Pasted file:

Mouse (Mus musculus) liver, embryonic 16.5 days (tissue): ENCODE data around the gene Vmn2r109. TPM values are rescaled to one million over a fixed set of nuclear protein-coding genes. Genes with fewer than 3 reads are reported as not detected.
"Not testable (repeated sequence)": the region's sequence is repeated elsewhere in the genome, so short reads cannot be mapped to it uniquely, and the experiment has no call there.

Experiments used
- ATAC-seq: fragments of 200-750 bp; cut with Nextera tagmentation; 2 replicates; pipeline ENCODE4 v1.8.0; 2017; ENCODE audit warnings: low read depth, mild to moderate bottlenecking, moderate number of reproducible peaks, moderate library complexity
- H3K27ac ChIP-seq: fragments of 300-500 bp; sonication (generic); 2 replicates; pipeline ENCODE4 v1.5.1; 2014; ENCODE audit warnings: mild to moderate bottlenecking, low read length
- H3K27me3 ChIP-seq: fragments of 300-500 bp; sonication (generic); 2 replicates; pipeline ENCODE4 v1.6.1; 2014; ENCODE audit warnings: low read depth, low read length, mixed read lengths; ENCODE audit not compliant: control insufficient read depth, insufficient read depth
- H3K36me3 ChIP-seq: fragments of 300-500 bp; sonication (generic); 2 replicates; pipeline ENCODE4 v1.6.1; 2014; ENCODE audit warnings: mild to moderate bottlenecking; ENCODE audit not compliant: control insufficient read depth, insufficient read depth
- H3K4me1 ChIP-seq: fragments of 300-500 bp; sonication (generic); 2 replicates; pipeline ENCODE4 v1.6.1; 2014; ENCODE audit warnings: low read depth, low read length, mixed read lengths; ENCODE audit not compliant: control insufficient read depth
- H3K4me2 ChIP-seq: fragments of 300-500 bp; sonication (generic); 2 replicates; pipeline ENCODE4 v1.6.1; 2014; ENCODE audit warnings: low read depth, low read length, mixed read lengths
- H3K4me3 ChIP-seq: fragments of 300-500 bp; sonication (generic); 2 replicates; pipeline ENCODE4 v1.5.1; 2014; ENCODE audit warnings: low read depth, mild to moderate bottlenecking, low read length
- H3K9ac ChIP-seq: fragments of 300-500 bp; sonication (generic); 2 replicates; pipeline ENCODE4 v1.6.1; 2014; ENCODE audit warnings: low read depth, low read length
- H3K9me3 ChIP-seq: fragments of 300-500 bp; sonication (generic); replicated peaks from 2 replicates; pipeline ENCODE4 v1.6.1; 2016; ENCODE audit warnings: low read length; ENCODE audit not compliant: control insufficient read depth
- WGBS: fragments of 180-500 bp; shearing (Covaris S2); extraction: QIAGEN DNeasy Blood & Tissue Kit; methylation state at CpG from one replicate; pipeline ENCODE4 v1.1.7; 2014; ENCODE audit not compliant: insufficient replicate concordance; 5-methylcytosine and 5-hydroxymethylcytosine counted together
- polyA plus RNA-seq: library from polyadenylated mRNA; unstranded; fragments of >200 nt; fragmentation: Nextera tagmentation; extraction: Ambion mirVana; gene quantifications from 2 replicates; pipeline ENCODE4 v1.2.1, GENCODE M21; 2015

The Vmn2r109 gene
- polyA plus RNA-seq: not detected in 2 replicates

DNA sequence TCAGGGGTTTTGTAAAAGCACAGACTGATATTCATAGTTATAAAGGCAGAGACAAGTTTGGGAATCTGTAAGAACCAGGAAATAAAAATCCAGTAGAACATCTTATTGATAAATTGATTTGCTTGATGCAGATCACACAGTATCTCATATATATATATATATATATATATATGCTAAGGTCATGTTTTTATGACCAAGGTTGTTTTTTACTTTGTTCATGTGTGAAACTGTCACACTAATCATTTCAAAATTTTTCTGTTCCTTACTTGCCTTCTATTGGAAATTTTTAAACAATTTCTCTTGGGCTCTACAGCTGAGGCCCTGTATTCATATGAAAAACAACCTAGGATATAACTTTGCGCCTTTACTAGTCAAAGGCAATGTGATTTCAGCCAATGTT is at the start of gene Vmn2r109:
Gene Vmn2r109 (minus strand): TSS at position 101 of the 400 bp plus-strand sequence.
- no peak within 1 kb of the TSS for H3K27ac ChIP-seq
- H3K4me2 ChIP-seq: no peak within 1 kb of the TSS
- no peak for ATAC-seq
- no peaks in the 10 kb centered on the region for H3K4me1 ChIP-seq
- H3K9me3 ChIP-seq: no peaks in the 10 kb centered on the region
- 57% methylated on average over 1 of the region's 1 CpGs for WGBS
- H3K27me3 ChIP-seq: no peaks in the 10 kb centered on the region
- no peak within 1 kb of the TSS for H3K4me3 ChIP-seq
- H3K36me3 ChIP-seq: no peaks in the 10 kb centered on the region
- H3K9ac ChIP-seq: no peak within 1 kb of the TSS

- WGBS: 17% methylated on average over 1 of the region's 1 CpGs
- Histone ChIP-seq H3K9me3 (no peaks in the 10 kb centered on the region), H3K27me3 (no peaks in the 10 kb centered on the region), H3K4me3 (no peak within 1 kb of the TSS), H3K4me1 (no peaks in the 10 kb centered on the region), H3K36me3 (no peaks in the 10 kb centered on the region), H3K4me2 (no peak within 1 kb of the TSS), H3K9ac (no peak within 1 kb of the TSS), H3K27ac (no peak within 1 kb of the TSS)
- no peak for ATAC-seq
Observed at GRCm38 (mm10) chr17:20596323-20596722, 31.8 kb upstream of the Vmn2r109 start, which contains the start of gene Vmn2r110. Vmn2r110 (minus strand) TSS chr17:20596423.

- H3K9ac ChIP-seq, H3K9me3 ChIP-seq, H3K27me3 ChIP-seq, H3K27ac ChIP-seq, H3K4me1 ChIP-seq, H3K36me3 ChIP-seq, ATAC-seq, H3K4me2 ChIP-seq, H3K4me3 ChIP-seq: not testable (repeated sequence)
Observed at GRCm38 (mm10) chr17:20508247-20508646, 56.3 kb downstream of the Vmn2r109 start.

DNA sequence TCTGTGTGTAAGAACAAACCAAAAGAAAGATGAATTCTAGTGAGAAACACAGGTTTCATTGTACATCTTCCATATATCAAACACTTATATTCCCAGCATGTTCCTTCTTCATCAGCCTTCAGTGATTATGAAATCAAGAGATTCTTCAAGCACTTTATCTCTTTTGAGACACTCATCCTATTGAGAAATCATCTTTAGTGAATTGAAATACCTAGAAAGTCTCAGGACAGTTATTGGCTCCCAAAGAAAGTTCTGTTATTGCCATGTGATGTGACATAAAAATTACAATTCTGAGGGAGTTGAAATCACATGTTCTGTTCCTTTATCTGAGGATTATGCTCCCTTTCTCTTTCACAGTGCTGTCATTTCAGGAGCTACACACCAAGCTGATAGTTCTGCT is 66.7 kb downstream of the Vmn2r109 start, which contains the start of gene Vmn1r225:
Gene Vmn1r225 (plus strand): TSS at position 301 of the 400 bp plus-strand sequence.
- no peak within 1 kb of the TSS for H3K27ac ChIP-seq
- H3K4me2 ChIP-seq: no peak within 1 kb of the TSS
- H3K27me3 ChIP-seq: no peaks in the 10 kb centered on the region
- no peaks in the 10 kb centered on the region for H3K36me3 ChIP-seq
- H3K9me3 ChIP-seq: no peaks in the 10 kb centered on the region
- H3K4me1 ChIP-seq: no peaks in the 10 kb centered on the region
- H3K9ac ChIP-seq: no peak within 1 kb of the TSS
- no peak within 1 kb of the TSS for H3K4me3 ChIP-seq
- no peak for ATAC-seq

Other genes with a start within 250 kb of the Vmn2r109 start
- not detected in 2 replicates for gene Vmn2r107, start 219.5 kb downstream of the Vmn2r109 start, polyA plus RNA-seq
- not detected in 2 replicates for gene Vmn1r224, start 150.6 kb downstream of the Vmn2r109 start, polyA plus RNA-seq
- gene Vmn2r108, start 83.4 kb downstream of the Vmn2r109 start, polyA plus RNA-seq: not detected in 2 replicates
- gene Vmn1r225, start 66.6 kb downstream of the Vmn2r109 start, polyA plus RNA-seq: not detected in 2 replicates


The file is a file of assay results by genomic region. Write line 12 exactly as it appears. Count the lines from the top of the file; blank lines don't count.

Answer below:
- H3K9me3 ChIP-seq: fragments of 300-500 bp; sonication (generic); replicated peaks from 2 replicates; pipeline ENCODE4 v1.6.1; 2016; ENCODE audit warnings: low read length; ENCODE audit not compliant: control insufficient read depth